Genesis 35:18: As she breathed her last—for she was dying—she named her son Ben-Oni. But his father named him Benjamin.
 1 Chronicles 5:2: and though Judah was the strongest of his brothers and a ruler came from him, the rights of the firstborn belonged to Joseph)—; Deuteronomy 33:13–17 (Moses is giving this blessing): 13 About Joseph he said: “May the Lord bless his land with the precious dew from heaven above and with the deep waters that lie below; 14 with the best the sun brings forth and the finest the moon can yield; 15 with the choicest gifts of the ancient mountains and the fruitfulness of the everlasting hills; 16 with the best gifts of the earth and its fullness and the favor of him who dwelt in the burning bush. Let all these rest on the head of Joseph, on the brow of the prince among his brothers. 17 In majesty he is like a firstborn bull; his horns are the horns of a wild ox. With them he will gore the nations, even those at the ends of the earth. Such are the ten thousands of Ephraim; such are the thousands of Manasseh.”
 As the Crossway ESV Study Bible observes in its note on Genesis 37:2–50:26: “Genesis…anticipates a time when the leadership of Israel will pass from the tribe of Judah (see Ps. 78:67–68).” Psalm 78:67–68: 67 Then he rejected the tents of Joseph, he did not choose the tribe of Ephraim; 68 but he chose the tribe of Judah, Mount Zion, which he loved.
 This occurred while he was in prison and accurately interpreted the dreams of the Cupbearer and Baker (see Genesis 40) and also when Pharaoh had a dream (see Genesis 41).
 Genesis 41:41–43: 41 So Pharaoh said to Joseph, “I hereby put you in charge of the whole land of Egypt.” 42 Then Pharaoh took his signet ring from his finger and put it on Joseph’s finger. He dressed him in robes of fine linen and put a gold chain around his neck. 43 He had him ride in a chariot as his second-in-command, and people shouted before him, “Make way!” Thus he put him in charge of the whole land of Egypt.
 See Genesis 28:10–17: 10 Jacob left Beersheba and set out for Harran. 11 When he reached a certain place, he stopped for the night because the sun had set. Taking one of the stones there, he put it under his head and lay down to sleep. 12 He had a dream in which he saw a stairway resting on the earth, with its top reaching to heaven, and the angels of God were ascending and descending on it. 13 There above it stood the Lord, and he said: “I am the Lord, the God of your father Abraham and the God of Isaac. I will give you and your descendants the land on which you are lying. 14 Your descendants will be like the dust of the earth, and you will spread out to the west and to the east, to the north and to the south. All peoples on earth will be blessed through you and your offspring. 15 I am with you and will watch over you wherever you go, and I will bring you back to this land. I will not leave you until I have done what I have promised you.”16 When Jacob awoke from his sleep, he thought, “Surely the Lord is in this place, and I was not aware of it.” 17 He was afraid and said, “How awesome is this place! This is none other than the house of God; this is the gate of heaven.”
 Luke 2:19.
 Luke 2:11.
 See Genesis 46:29–30: 29 Joseph had his chariot made ready and went to Goshen to meet his father Israel. As soon as Joseph appeared before him, he threw his arms around his father and wept for a long time. 30 Israel said to Joseph, “Now I am ready to die, since I have seen for myself that you are still alive.” As stated in Genesis 37:2, Joseph is seventeen at this time. Genesis 41:46 states that by the time Joseph entered service of Pharaoh, king of Egypt, he was thirty years old. When brought before Pharaoh, Joseph testified that there would be seven years of plenty followed by seven years of famine (Genesis 41:53). Therefore 30 – 17 = 13 + 7 = 20 years passing by the time the famine began and Israel sent his sons to Egypt to purchase grain.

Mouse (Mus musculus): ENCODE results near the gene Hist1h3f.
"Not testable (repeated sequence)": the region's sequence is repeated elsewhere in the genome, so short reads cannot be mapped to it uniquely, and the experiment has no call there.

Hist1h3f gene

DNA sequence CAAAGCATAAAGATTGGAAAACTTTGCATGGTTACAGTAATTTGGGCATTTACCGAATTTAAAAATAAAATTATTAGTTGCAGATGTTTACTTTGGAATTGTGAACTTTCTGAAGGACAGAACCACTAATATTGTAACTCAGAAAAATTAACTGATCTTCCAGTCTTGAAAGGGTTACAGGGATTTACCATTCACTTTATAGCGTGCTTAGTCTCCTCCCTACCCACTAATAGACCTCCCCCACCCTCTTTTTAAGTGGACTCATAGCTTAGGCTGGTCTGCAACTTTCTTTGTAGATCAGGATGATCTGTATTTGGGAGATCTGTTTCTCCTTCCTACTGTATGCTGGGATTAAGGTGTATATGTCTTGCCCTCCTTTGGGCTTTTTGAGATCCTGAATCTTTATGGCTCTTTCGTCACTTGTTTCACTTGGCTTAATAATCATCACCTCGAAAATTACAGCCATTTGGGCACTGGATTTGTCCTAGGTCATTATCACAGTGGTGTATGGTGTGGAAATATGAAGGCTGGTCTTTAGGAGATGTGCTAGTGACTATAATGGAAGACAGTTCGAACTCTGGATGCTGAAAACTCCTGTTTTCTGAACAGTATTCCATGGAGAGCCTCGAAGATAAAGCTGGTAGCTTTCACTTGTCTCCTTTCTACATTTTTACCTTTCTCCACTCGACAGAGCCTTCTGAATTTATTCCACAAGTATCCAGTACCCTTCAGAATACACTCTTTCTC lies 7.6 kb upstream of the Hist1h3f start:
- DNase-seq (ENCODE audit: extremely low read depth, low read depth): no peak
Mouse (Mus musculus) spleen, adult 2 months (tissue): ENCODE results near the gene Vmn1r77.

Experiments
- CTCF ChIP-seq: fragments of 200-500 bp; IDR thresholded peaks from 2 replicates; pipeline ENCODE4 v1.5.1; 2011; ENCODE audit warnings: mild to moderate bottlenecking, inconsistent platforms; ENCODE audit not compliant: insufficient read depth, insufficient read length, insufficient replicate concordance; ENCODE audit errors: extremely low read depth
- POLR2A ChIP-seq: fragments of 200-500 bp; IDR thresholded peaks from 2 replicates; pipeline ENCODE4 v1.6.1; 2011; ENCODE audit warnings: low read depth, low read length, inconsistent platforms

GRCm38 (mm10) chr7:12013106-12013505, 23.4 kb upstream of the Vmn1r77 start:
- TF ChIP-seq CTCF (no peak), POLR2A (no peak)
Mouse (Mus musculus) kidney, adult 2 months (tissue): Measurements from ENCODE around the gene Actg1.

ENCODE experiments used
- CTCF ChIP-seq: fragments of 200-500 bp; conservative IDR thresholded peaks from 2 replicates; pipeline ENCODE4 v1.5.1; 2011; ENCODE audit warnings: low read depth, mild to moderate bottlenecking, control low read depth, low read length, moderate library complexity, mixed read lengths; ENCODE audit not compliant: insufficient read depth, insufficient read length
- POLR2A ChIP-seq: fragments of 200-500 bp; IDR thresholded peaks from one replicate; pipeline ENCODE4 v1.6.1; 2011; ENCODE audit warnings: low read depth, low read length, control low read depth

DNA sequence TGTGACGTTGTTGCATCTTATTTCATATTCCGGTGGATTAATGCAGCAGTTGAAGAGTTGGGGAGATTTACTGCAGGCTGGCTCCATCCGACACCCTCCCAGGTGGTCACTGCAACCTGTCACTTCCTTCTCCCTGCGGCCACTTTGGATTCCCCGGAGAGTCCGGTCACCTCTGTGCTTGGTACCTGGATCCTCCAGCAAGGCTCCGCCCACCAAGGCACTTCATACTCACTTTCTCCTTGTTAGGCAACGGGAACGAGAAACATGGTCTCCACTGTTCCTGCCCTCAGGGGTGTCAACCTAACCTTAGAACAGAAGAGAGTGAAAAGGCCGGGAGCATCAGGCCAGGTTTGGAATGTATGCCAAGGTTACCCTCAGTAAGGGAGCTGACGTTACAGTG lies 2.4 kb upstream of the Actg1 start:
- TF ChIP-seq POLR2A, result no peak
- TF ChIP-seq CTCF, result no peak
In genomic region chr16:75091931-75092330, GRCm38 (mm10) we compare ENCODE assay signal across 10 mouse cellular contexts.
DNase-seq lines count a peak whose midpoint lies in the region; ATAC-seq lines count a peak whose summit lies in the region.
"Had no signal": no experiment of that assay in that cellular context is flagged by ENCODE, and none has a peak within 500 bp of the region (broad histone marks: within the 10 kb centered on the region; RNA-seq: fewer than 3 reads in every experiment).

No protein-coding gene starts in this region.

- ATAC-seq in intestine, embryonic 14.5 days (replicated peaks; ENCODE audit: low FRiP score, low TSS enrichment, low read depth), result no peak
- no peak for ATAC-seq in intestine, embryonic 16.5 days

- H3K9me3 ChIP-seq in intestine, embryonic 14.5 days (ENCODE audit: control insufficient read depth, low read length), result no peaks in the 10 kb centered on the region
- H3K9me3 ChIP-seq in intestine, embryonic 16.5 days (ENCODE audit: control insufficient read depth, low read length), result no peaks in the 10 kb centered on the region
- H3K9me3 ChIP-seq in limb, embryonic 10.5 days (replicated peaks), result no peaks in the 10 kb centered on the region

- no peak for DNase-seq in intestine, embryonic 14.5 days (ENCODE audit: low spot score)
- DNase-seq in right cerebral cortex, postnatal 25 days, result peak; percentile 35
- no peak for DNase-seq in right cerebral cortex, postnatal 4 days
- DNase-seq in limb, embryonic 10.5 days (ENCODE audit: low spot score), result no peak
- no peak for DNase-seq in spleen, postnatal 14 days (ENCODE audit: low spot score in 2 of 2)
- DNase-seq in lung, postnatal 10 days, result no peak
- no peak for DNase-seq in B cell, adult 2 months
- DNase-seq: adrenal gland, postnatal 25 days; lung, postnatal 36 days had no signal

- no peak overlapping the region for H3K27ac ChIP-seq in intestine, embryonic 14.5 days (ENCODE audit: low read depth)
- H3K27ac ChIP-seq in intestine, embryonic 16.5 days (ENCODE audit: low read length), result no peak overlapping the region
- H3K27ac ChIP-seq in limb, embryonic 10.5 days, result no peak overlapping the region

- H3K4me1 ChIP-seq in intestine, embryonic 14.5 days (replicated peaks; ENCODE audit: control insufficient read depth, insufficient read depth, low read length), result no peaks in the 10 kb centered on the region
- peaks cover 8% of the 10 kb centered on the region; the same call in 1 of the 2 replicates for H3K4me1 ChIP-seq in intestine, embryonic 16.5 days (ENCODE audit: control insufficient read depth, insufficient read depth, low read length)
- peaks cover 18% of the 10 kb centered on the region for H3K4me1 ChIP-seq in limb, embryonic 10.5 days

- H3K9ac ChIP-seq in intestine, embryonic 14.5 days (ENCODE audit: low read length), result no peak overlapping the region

Reformed ESV Study Bible note on Genesis 37:2–50:26. The list that follows is taken from the same.
 Compare Genesis 37:3a ( Now Israel loved Joseph more than any of his other sons, because he had been born to him in his old age) with Mark 1:11: And a voice came from heaven: “You are my Son, whom I love; with you I am well pleased.”
 Compare Genesis 37:28 (So when the Midianite merchants came by, his brothers pulled Joseph up out of the cistern and sold him for twenty shekels of silver to the Ishmaelites, who took him to Egypt.) with Matthew 26:14–15: 14 Then one of the Twelve—the one called Judas Iscariot—went to the chief priests 15 and asked, “What are you willing to give me if I deliver him over to you?” So they counted out for him thirty pieces of silver.
 Compare Genesis 37:18–36 (Some of Joseph’s brothers throw him into a cistern and sold to the Midianite merchants) and Genesis 39:7–20 (Joseph throw into prison when falsely accused by Potiphar’s wife) with Matthew 4:1–11 (Account of Jesus’ temptation in the wilderness).
 Compare Genesis 37:5–11 (Joseph’s dreams) and Genesis 41:37–45 (After interpreting Pharaoh’s dreams, Joseph is placed in a position of power by him) Genesis 42:6a (Now Joseph was the governor of the land, the person who sold grain to all its people.) with Philippians 2:9–11: 9 Therefore God exalted him to the highest place and gave him the name that is above every name, 10 that at the name of Jesus every knee should bow, in heaven and on earth and under the earth, 11 and every tongue acknowledge that Jesus Christ is Lord, to the glory of God the Father.
 John 3:17: For God did not send his Son into the world to condemn the world, but to save the world through him.
 John 3:18: Whoever believes in him is not condemned, but whoever does not believe stands condemned already because they have not believed in the name of God’s one and only Son.
 John 12:46.
 John 1:4–5, 9–13: 4 In him was life, and that life was the light of all mankind. 5 The light shines in the darkness, and the darkness has not overcome it. 9 The true light that gives light to everyone was coming into the world. 10 He was in the world, and though the world was made through him, the world did not recognize him. 11 He came to that which was his own, but his own did not receive him. 12 Yet to all who did receive him, to those who believed in his name, he gave the right to become children of God— 13 children born not of natural descent, nor of [the will of man], but born of God.; John 12:4
 See sermon preached on December 27, 2020, Living in Jesus’ Light, on Matthew 4:12–17, John 12:44–50, John 3:16–21, and Matthew 5:14–16.
 Matthew 5:14, 16: 14 “You are the light of the world. A town built on a hill cannot be hidden…. 16 In the same way, let your light shine before others, that they may see your good deeds and glorify your Father in heaven.